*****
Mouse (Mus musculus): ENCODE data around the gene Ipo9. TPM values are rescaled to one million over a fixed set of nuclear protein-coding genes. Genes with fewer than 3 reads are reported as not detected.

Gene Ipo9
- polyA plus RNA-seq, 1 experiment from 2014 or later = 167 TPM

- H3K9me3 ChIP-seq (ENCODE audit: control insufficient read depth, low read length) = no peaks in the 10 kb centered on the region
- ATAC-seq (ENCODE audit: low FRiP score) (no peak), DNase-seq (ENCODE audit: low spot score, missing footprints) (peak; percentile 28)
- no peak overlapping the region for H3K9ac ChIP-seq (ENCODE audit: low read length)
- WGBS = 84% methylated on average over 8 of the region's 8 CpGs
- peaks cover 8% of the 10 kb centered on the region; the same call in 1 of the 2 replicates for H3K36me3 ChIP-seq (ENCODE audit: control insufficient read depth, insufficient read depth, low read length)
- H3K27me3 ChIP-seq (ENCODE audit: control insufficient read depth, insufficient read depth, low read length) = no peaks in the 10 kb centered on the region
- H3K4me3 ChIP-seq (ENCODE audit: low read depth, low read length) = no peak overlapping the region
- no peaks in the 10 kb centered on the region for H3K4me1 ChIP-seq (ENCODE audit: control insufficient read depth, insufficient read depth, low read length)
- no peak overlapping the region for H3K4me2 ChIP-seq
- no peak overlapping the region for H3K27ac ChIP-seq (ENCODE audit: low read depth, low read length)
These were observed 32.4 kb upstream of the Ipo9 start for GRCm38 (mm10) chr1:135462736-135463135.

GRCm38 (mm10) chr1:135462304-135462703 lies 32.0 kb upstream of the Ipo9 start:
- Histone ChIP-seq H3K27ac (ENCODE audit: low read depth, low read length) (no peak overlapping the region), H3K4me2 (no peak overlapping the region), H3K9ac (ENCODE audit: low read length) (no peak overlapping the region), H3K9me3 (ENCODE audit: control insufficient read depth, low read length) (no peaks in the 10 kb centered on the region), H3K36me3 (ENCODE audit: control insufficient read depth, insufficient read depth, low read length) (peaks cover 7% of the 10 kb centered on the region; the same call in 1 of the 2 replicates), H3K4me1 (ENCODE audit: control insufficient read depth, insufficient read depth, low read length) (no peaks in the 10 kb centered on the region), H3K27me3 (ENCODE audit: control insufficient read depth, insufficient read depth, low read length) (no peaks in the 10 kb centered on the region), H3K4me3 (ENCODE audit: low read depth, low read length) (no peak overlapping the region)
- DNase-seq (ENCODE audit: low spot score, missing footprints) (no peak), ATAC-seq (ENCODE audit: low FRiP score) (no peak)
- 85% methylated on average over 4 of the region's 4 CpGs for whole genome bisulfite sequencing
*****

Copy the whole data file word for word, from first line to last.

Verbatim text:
Mouse (Mus musculus): ENCODE data around the gene Ipo9. TPM values are rescaled to one million over a fixed set of nuclear protein-coding genes. Genes with fewer than 3 reads are reported as not detected.

Gene Ipo9
- polyA plus RNA-seq, 1 experiment from 2014 or later = 167 TPM

- H3K9me3 ChIP-seq (ENCODE audit: control insufficient read depth, low read length) = no peaks in the 10 kb centered on the region
- ATAC-seq (ENCODE audit: low FRiP score) (no peak), DNase-seq (ENCODE audit: low spot score, missing footprints) (peak; percentile 28)
- no peak overlapping the region for H3K9ac ChIP-seq (ENCODE audit: low read length)
- WGBS = 84% methylated on average over 8 of the region's 8 CpGs
- peaks cover 8% of the 10 kb centered on the region; the same call in 1 of the 2 replicates for H3K36me3 ChIP-seq (ENCODE audit: control insufficient read depth, insufficient read depth, low read length)
- H3K27me3 ChIP-seq (ENCODE audit: control insufficient read depth, insufficient read depth, low read length) = no peaks in the 10 kb centered on the region
- H3K4me3 ChIP-seq (ENCODE audit: low read depth, low read length) = no peak overlapping the region
- no peaks in the 10 kb centered on the region for H3K4me1 ChIP-seq (ENCODE audit: control insufficient read depth, insufficient read depth, low read length)
- no peak overlapping the region for H3K4me2 ChIP-seq
- no peak overlapping the region for H3K27ac ChIP-seq (ENCODE audit: low read depth, low read length)
These were observed 32.4 kb upstream of the Ipo9 start for GRCm38 (mm10) chr1:135462736-135463135.

GRCm38 (mm10) chr1:135462304-135462703 lies 32.0 kb upstream of the Ipo9 start:
- Histone ChIP-seq H3K27ac (ENCODE audit: low read depth, low read length) (no peak overlapping the region), H3K4me2 (no peak overlapping the region), H3K9ac (ENCODE audit: low read length) (no peak overlapping the region), H3K9me3 (ENCODE audit: control insufficient read depth, low read length) (no peaks in the 10 kb centered on the region), H3K36me3 (ENCODE audit: control insufficient read depth, insufficient read depth, low read length) (peaks cover 7% of the 10 kb centered on the region; the same call in 1 of the 2 replicates), H3K4me1 (ENCODE audit: control insufficient read depth, insufficient read depth, low read length) (no peaks in the 10 kb centered on the region), H3K27me3 (ENCODE audit: control insufficient read depth, insufficient read depth, low read length) (no peaks in the 10 kb centered on the region), H3K4me3 (ENCODE audit: low read depth, low read length) (no peak overlapping the region)
- DNase-seq (ENCODE audit: low spot score, missing footprints) (no peak), ATAC-seq (ENCODE audit: low FRiP score) (no peak)
- 85% methylated on average over 4 of the region's 4 CpGs for whole genome bisulfite sequencing